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In previous chapters, the simple case of two-component systems, i.e., one single solute crystallizing in a solvent (or solvent mixture), was mainly considered. However, because crystallization is most often employed as a purification process, numerous impurities resulting from the upstream part of the process are necessarily present in solution, such as buffer components, residual reactants, intermediates, or by-products. These impurities may affect the crystallization process and the resulting crystal properties, even at low concentration. Besides, additives are sometimes placed intentionally in solution with a view to tuning certain crystal properties. The mechanisms by which impurities and additives dissolved in solution affect the crystallization process can be rationalized in a common framework, so they will both be placed under the umbrella of foreign species in this chapter. The species to be purified will instead be referred to as the host species.
This chapter provides a general introduction on biopharmaceutical processes. The first part presents a brief description of the single unit operations typically encountered during the manufacturing process, including cell culture, purification, viral inactivation, formulation. The second part addresses the potential benefits of continuous technologies in the biopharmaceutical industry both for the upstream and downstream parts of the process, focusing on perfusion bioreactors and continuous counter-current chromatographic processes, respectively. The chapter finishes with a discussion on process integration.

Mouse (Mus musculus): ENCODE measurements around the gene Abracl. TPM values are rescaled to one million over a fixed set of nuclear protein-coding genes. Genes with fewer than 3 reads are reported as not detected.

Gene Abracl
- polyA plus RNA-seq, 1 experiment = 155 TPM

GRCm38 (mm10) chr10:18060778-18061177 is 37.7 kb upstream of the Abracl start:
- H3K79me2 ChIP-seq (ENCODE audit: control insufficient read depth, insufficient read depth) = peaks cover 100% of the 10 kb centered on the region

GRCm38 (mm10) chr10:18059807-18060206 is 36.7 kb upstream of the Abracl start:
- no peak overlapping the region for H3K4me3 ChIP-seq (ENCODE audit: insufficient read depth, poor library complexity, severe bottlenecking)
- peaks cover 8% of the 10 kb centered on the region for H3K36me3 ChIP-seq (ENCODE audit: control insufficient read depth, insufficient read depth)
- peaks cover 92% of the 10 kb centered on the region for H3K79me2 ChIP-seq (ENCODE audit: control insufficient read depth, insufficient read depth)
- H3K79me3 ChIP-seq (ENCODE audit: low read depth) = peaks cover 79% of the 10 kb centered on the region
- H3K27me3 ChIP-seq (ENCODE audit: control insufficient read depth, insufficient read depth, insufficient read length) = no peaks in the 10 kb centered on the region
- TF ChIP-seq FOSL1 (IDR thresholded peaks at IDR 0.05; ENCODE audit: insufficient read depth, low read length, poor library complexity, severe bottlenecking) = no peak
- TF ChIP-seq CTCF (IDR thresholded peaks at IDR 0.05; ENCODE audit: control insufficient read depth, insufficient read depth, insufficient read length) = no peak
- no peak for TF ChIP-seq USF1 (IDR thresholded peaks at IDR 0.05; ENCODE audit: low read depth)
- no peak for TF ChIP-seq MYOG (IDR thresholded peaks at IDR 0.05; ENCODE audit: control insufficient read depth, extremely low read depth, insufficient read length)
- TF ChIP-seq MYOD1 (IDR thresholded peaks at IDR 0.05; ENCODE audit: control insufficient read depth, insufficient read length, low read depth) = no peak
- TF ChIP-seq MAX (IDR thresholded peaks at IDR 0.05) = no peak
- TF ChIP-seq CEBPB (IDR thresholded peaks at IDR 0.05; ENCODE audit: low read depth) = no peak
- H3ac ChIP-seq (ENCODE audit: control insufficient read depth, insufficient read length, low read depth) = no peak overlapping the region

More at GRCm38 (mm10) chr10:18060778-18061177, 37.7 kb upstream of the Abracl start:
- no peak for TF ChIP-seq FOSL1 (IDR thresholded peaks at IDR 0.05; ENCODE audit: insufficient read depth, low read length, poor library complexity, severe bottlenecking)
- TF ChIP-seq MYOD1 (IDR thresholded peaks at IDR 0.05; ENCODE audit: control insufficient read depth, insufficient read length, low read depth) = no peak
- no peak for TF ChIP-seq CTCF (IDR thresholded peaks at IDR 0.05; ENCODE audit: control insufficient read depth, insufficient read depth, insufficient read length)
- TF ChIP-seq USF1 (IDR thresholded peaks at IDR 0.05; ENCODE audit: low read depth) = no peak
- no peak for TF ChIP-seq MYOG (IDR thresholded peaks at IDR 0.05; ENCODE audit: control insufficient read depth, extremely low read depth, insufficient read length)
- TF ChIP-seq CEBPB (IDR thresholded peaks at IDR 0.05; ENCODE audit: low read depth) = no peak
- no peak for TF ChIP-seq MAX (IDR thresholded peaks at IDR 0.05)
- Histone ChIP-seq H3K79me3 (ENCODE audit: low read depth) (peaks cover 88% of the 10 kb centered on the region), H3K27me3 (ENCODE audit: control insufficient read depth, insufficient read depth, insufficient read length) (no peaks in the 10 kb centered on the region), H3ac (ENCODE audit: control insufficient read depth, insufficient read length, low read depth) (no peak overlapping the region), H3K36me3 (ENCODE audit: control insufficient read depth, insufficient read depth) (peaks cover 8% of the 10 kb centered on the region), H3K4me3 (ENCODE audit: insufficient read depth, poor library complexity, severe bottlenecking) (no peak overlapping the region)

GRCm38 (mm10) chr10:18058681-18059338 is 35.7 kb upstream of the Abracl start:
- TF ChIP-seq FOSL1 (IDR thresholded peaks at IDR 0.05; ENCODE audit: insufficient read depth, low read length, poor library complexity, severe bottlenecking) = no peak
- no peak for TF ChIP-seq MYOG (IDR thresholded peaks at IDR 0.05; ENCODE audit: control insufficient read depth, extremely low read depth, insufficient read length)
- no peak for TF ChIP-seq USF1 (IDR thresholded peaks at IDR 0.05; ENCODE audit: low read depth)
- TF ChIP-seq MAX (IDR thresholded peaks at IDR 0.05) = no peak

This chapter focusses on chromatographic processes for protein capture. The first part provides a detailed description of the mechanistic phenomena involved in protein capture, which can be regarded as a non-competitive binary system protein/impurity, where the protein of interest strongly interacts with the chromatographic medium. Several multi-column counter-current processes allowing the implementation of the sequence of operations necessary in protein capture (load, wash, recovery, regeneration) in a continuous manner are presented in the second part of the chapter. Two process design approaches for multi-column capture processes are provided: an empirical one, which allows to obtain a first guess of the operating conditions from breakthrough curves experiments, and a model-based one, which allows a more rigorous determination of the process variables. The model-based approach is used to compare the performance of multi-column and single-column processes.